- ruda sląska,
- ruda śląska,
Origin of rudder
Examples from the Web for rudder
Rudder seems content to play the record keeper and let the philosophers sort out the sigificance.
There's no longer a need to make up a story, because now, as Rudder writes, "The numbers are the narrative."
Of course, Rudder admits there are more pieces to the puzzle.
And sitting in its eye, trying to hire staff, put systems in place, and keep a forceful hand on the rudder, is Elizabeth Warren.
What that tells us is obvious, says Rudder: "People who Tweet live their life in shorter bursts."
The rudder and the steering oar, for instance, are found in use together, but gradually the better drove the less good out of use.A Short History of the Royal Navy 1217 to 1688|David Hannay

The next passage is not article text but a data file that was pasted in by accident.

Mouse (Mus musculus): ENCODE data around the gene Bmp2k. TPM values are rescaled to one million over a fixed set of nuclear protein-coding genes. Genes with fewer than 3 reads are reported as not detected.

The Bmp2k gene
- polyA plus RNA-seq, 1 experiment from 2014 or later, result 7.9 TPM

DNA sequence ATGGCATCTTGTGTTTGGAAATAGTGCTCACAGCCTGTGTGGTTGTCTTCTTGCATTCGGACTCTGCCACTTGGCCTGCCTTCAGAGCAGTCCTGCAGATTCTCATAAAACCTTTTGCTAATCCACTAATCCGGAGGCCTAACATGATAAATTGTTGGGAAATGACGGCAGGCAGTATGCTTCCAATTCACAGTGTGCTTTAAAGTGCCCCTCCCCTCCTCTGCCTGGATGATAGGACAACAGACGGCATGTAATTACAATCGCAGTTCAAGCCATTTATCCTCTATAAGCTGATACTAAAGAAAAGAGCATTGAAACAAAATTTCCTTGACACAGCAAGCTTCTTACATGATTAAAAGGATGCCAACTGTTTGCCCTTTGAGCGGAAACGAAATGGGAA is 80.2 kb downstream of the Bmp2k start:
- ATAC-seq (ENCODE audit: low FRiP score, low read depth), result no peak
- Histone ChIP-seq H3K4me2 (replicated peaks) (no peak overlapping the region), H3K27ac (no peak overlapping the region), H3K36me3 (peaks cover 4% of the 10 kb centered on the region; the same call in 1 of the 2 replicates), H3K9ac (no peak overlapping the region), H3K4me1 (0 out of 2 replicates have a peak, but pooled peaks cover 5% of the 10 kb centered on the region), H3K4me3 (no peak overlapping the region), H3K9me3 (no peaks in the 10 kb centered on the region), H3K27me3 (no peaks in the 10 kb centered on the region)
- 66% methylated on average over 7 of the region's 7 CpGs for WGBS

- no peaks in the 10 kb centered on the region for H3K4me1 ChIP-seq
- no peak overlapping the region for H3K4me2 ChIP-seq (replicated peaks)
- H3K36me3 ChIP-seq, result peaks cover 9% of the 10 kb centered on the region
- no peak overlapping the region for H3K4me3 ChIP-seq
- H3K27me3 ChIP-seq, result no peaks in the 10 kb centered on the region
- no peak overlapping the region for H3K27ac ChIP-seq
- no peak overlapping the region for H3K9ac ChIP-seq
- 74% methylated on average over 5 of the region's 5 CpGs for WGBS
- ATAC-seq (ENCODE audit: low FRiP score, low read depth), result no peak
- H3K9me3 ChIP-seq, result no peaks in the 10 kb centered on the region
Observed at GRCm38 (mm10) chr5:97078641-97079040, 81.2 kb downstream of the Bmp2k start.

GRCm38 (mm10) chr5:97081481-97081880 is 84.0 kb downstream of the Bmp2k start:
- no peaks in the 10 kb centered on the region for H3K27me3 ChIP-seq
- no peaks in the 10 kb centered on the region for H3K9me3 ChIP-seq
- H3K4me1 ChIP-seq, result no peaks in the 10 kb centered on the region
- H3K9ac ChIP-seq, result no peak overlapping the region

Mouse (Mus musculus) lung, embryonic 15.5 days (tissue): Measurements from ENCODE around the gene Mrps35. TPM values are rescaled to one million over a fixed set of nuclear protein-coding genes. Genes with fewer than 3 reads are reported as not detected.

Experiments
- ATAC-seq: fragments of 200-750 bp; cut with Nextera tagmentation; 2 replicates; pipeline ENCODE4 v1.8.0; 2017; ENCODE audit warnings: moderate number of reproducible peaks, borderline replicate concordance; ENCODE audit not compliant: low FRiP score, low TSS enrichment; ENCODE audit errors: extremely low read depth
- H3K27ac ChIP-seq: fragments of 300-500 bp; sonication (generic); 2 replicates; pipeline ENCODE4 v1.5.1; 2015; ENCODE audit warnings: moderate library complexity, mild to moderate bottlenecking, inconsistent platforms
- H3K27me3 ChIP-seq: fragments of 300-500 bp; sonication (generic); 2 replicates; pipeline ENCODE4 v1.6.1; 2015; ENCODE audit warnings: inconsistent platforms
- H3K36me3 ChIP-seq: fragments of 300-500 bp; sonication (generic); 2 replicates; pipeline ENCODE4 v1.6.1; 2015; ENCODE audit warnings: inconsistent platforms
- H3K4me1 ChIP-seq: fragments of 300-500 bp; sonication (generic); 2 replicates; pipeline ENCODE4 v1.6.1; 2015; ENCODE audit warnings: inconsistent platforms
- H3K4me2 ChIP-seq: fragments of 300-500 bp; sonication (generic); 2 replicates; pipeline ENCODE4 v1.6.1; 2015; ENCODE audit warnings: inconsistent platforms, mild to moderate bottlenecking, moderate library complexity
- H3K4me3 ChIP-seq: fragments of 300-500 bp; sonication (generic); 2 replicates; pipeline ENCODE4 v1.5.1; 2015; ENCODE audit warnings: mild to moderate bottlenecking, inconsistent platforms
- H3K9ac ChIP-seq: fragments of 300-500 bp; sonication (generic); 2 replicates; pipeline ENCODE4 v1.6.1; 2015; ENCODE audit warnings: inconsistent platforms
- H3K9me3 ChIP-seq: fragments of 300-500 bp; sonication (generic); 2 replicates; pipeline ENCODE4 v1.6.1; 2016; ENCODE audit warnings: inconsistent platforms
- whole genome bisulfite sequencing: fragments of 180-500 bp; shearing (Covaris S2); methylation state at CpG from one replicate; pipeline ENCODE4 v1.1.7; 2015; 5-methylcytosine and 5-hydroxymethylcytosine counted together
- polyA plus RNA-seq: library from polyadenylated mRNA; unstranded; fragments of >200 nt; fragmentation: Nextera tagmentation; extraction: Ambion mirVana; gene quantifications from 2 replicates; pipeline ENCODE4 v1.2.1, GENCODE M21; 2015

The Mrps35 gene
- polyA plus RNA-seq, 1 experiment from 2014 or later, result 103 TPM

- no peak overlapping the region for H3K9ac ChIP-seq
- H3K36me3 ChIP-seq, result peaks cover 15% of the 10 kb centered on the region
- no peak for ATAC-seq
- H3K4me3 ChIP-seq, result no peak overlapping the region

The rudder is then braced to the main frame and the main frame is braced by the wires N to the wings.The Boy Mechanic, Book 2|Various
Diomedon himself was at the rudder and managed his galley with remarkable skill.Callias|Alfred John Church
They worked their way without speaking round to the outer side of the rudder.Three Soldiers|John Dos Passos
Euphemia and "Rudder Grange" had gone off together—where I knew not,—and with them that horrible suggester!Rudder Grange|Frank R. Stockton
Word Origin for rudder
Old English roðor "paddle, oar," from Proto-Germanic *rothru- (cf. Old Frisian roðer, Middle Low German roder, Middle Dutch roeder, Dutch roer, Old High German ruodar, German Ruder "oar"), from *ro- "steer" (see row (v.)) + suffix -þra, used to form neutral names of tools. Meaning "broad, flat piece of wood attached to the stern of a boat and used for steering" is from c.1300. Spelling with -d- for -th- first recorded mid-15c. (cf. feather, mother, gather).